Evaluation of a Land–Atmosphere Coupling Metric Computed from a Ground-Based Infrared Interferometer

Ryann A. Wakefield aSchool of Meteorology, University of Oklahoma, Norman, Oklahoma

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David D. Turner bNOAA/Global Systems Laboratory, Boulder, Colorado

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Jeffrey B. Basara aSchool of Meteorology, University of Oklahoma, Norman, Oklahoma
cSchool of Civil Engineering and Environmental Science, University of Oklahoma, Norman, Oklahoma

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Abstract

Land–atmosphere feedbacks are a critical component of the hydrologic cycle. Vertical profiles of boundary layer temperature and moisture, together with information about the land surface, are used to compute land–atmosphere coupling metrics. Ground-based remote sensing platforms, such as the Atmospheric Emitted Radiance Interferometer (AERI), can provide high-temporal-resolution vertical profiles of temperature and moisture. When collocated with soil moisture, surface flux, and surface meteorological observations such as at the Atmospheric Radiation Measurement (ARM) Southern Great Plains site, it is possible to observe both the terrestrial and atmospheric legs of land–atmosphere feedbacks. In this study, we compare a commonly used coupling metric computed from radiosonde-based data with that obtained from the AERI to characterize the accuracy and uncertainty in the metric derived from the two distinct platforms. This approach demonstrates the AERI’s utility where radiosonde observations are absent in time and/or space. Radiosonde- and AERI-based observations of the convective triggering potential and low-level humidity index (collectively referred to as CTP-HIlow) were computed during the 1200 UTC observation time and displayed good agreement during both the 2017 and 2019 warm seasons. Radiosonde- and AERI-derived metrics diagnosed the same atmospheric preconditioning based upon the CTP-HIlow framework a majority of the time. When retrieval uncertainty was considered, even greater agreement was found between radiosonde- and AERI-derived classification. The AERI’s ability to represent this coupling metric well enabled novel exploration of temporal variability within the overnight period in CTP and HIlow. Observations of CTP-HIlow computed within a few hours of 1200 UTC were essentially equivalent; however, with greater differences in time there arose greater differences in CTP and HIlow.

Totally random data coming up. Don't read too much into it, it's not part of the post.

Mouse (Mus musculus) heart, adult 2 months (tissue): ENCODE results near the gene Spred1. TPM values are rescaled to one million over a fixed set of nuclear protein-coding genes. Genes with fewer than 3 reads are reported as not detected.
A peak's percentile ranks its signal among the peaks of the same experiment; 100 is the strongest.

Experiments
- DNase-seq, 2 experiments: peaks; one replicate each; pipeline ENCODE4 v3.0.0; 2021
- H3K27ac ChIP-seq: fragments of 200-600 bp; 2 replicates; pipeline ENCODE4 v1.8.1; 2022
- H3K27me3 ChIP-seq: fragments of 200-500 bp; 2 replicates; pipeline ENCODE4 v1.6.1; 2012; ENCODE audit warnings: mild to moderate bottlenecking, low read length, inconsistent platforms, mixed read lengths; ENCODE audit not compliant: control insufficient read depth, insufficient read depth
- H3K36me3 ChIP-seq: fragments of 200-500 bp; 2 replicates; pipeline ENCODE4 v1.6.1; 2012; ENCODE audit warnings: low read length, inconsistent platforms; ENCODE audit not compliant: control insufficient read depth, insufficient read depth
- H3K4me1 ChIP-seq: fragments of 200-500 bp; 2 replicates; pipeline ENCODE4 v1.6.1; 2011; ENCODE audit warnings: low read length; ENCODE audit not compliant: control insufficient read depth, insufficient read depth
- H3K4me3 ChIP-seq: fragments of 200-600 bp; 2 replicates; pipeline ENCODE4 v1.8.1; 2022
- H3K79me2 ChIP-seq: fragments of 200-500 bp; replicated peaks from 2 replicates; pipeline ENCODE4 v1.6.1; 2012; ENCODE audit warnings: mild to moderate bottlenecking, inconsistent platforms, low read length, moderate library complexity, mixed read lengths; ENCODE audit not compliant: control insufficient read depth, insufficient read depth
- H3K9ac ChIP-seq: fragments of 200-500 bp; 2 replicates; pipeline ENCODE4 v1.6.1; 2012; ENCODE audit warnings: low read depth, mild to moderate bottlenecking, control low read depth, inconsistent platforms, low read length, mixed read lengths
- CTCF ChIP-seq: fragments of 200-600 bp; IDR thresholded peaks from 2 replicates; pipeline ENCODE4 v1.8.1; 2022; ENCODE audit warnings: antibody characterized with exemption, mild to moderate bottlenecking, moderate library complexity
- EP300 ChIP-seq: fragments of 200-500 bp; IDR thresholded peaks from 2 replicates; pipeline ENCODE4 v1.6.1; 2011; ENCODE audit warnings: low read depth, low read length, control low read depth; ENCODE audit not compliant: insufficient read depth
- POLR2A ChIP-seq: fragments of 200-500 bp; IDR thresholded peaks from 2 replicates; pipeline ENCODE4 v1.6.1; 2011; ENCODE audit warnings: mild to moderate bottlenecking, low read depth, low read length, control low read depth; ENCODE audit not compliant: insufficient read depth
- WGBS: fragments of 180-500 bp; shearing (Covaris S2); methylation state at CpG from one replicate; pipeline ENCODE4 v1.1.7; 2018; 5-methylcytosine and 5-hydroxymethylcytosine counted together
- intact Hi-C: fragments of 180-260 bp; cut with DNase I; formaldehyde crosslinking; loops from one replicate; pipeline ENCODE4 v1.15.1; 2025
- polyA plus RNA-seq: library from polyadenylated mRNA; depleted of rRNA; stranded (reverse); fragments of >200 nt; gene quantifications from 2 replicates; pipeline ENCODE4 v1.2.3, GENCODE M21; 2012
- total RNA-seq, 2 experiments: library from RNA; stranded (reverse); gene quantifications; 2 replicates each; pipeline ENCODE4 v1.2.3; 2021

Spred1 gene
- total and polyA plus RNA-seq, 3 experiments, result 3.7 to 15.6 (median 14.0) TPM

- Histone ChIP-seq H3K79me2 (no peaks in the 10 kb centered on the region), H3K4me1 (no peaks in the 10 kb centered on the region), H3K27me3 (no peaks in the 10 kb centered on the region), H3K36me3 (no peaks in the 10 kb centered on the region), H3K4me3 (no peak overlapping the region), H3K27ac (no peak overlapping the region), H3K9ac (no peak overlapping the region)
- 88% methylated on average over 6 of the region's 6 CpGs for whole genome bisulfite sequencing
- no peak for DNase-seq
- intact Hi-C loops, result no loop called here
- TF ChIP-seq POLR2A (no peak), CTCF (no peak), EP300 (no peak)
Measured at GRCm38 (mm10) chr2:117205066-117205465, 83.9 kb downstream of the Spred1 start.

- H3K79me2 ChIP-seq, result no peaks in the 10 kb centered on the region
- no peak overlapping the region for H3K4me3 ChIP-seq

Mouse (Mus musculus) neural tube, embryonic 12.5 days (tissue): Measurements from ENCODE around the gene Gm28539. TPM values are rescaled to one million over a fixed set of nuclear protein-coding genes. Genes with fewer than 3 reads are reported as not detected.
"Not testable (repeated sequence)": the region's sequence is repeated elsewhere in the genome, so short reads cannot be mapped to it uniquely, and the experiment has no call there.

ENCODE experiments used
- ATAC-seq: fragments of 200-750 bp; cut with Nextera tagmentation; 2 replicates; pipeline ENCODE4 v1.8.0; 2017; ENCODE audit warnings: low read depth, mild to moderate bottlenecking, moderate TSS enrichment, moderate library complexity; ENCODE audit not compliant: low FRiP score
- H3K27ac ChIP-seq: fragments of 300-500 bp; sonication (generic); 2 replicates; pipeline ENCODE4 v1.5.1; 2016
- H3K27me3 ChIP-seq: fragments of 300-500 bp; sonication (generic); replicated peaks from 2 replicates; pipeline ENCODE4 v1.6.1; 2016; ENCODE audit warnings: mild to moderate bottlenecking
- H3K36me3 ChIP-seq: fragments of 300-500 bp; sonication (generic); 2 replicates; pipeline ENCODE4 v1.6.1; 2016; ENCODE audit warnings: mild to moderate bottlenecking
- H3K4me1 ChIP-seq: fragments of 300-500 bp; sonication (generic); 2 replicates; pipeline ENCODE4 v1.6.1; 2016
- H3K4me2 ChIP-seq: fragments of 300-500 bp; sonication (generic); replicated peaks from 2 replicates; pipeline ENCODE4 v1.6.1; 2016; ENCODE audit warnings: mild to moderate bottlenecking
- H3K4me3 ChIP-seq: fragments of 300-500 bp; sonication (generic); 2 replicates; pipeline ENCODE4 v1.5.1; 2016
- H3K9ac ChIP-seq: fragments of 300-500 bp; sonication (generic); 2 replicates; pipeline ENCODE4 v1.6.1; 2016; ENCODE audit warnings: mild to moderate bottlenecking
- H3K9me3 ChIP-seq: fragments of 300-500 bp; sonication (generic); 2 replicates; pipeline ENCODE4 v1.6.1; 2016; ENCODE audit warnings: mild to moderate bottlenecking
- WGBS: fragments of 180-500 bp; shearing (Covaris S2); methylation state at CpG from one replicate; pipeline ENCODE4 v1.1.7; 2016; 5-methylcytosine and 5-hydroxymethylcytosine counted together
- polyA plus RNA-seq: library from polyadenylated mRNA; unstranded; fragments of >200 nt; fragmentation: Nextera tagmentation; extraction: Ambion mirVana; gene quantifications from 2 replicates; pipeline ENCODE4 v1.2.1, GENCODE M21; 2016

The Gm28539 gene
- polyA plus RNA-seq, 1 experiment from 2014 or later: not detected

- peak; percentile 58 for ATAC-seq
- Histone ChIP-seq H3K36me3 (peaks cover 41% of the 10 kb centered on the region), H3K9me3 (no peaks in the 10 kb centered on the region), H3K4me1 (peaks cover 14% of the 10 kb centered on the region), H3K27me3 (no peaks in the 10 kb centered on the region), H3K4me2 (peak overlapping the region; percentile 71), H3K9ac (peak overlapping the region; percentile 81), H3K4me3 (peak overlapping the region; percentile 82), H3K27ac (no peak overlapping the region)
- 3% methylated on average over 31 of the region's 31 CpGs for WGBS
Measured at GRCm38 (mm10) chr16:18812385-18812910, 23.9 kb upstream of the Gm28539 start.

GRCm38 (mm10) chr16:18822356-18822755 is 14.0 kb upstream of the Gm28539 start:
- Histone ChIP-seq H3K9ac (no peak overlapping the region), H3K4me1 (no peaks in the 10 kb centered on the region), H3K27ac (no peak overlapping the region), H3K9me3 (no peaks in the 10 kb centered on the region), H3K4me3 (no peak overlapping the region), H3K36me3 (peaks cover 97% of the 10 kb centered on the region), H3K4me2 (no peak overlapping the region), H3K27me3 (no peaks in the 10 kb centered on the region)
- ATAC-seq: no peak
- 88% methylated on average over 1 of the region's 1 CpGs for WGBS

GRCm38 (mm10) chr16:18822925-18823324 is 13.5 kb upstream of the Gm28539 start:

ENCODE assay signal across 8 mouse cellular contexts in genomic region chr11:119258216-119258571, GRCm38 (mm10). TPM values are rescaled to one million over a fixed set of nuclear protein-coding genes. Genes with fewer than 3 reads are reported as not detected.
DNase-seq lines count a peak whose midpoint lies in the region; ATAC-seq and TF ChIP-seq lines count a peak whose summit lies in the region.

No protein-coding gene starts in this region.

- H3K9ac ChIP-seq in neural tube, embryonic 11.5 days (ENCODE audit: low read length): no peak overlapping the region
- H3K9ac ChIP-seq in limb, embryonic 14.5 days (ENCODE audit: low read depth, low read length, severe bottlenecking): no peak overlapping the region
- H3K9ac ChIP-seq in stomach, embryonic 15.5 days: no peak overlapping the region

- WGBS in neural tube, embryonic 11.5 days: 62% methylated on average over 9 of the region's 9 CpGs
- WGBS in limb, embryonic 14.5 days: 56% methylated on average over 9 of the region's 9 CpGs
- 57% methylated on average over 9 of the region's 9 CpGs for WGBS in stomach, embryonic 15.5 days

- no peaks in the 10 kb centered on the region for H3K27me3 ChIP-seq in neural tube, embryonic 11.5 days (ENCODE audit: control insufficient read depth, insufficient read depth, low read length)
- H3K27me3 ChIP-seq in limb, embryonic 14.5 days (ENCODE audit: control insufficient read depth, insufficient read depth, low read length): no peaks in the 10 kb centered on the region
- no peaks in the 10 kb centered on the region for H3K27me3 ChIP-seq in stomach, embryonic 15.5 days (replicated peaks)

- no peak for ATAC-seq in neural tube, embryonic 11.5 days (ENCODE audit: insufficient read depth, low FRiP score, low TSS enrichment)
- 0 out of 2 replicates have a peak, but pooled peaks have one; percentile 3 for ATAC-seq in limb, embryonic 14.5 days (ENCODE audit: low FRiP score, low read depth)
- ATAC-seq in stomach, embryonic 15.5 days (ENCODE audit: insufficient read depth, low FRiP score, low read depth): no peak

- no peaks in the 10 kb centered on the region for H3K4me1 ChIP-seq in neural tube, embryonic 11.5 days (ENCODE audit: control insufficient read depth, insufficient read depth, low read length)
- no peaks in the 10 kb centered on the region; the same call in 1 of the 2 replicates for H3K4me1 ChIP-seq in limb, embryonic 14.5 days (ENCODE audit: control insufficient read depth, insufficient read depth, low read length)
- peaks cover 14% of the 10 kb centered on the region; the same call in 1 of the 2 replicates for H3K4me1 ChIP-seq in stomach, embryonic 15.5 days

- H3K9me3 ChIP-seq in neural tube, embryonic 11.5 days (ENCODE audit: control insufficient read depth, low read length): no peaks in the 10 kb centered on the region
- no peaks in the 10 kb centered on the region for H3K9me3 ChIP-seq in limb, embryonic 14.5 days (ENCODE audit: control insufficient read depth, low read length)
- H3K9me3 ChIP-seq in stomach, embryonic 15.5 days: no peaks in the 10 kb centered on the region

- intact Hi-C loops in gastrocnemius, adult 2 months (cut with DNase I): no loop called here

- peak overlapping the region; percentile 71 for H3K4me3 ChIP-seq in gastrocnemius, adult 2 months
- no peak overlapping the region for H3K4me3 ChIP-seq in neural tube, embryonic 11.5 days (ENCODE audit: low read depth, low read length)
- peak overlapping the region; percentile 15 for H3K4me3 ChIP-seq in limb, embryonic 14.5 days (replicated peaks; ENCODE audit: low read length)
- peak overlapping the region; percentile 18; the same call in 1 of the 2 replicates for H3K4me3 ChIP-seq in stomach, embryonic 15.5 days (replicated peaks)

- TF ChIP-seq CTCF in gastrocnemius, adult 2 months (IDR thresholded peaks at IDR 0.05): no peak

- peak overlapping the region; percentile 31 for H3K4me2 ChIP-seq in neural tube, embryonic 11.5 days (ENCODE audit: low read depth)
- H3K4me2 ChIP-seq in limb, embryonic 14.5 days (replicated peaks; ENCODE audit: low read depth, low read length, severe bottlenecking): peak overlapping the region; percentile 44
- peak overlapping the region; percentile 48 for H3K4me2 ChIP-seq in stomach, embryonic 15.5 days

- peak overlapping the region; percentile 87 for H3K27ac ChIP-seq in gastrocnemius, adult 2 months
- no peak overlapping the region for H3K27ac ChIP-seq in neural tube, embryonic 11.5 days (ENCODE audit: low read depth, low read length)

Current affiliations for Wakefield: Cooperative Institute for Research in Environmental Sciences, University of Colorado, and NOAA/Global Systems Laboratory, Boulder, Colorado.

© 2021 American Meteorological Society. For information regarding reuse of this content and general copyright information, consult the AMS Copyright Policy (www.ametsoc.org/PUBSReuseLicenses).

Corresponding author: Ryann A. Wakefield, ryann.wakefield@noaa.gov

Abstract

Land–atmosphere feedbacks are a critical component of the hydrologic cycle. Vertical profiles of boundary layer temperature and moisture, together with information about the land surface, are used to compute land–atmosphere coupling metrics. Ground-based remote sensing platforms, such as the Atmospheric Emitted Radiance Interferometer (AERI), can provide high-temporal-resolution vertical profiles of temperature and moisture. When collocated with soil moisture, surface flux, and surface meteorological observations such as at the Atmospheric Radiation Measurement (ARM) Southern Great Plains site, it is possible to observe both the terrestrial and atmospheric legs of land–atmosphere feedbacks. In this study, we compare a commonly used coupling metric computed from radiosonde-based data with that obtained from the AERI to characterize the accuracy and uncertainty in the metric derived from the two distinct platforms. This approach demonstrates the AERI’s utility where radiosonde observations are absent in time and/or space. Radiosonde- and AERI-based observations of the convective triggering potential and low-level humidity index (collectively referred to as CTP-HIlow) were computed during the 1200 UTC observation time and displayed good agreement during both the 2017 and 2019 warm seasons. Radiosonde- and AERI-derived metrics diagnosed the same atmospheric preconditioning based upon the CTP-HIlow framework a majority of the time. When retrieval uncertainty was considered, even greater agreement was found between radiosonde- and AERI-derived classification. The AERI’s ability to represent this coupling metric well enabled novel exploration of temporal variability within the overnight period in CTP and HIlow. Observations of CTP-HIlow computed within a few hours of 1200 UTC were essentially equivalent; however, with greater differences in time there arose greater differences in CTP and HIlow.

Current affiliations for Wakefield: Cooperative Institute for Research in Environmental Sciences, University of Colorado, and NOAA/Global Systems Laboratory, Boulder, Colorado.

© 2021 American Meteorological Society. For information regarding reuse of this content and general copyright information, consult the AMS Copyright Policy (www.ametsoc.org/PUBSReuseLicenses).

Corresponding author: Ryann A. Wakefield, ryann.wakefield@noaa.gov